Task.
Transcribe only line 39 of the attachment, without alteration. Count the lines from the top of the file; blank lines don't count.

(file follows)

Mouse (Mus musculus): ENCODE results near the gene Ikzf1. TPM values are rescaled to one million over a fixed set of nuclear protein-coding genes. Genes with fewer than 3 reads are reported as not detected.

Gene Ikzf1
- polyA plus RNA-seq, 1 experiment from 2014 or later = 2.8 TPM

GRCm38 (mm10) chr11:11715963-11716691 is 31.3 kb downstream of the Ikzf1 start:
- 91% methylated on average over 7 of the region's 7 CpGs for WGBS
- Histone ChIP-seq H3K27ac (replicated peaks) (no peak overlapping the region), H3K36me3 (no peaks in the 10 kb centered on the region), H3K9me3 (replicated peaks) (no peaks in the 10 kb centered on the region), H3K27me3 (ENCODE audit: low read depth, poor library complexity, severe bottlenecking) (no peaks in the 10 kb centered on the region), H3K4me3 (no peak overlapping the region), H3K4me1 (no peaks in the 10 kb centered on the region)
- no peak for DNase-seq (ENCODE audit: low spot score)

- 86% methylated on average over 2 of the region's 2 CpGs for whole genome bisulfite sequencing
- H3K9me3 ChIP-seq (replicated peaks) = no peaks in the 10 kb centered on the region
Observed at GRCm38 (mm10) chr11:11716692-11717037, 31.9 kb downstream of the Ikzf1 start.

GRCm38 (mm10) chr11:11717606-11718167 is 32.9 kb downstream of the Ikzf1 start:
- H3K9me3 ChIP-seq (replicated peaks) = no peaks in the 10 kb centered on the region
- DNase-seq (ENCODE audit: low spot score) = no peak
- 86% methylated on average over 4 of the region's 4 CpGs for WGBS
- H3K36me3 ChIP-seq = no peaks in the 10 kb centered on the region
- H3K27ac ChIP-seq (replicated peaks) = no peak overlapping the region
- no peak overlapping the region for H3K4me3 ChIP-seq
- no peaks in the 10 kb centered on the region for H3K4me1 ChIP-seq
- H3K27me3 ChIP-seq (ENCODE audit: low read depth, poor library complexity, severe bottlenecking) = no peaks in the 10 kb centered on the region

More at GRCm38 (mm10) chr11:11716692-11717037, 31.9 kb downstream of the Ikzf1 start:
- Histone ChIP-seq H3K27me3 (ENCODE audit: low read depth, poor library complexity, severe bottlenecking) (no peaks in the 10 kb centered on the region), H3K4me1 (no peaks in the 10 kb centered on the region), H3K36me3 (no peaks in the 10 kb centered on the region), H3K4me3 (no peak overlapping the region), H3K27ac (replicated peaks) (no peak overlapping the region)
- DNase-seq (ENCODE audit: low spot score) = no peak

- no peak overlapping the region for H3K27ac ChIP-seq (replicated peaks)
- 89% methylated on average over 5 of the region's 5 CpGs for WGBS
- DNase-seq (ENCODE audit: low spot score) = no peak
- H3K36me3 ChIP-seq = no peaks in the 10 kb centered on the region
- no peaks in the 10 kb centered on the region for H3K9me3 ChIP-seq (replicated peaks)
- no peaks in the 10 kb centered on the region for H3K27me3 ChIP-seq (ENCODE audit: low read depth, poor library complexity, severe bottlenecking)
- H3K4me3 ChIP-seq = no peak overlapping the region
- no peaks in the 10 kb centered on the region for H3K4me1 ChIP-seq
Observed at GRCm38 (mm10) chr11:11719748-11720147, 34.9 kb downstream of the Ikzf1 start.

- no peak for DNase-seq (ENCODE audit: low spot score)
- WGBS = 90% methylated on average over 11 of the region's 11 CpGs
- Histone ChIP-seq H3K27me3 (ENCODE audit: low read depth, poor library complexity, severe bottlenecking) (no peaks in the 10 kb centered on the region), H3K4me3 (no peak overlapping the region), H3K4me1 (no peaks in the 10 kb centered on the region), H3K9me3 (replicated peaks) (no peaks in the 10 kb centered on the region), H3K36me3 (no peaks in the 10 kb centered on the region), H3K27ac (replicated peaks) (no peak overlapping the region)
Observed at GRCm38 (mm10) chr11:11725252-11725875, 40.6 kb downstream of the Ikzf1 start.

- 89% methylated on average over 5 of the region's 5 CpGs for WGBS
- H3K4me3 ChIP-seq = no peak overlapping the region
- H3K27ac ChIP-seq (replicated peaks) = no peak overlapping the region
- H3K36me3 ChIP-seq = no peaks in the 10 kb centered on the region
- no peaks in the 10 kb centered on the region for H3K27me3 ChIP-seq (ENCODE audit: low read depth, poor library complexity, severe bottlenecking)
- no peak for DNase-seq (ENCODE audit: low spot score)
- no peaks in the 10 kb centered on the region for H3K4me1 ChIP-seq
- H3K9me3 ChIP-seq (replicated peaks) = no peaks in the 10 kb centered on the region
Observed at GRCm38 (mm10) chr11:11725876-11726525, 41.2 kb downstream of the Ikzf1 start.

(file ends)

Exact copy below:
- H3K36me3 ChIP-seq = no peaks in the 10 kb centered on the region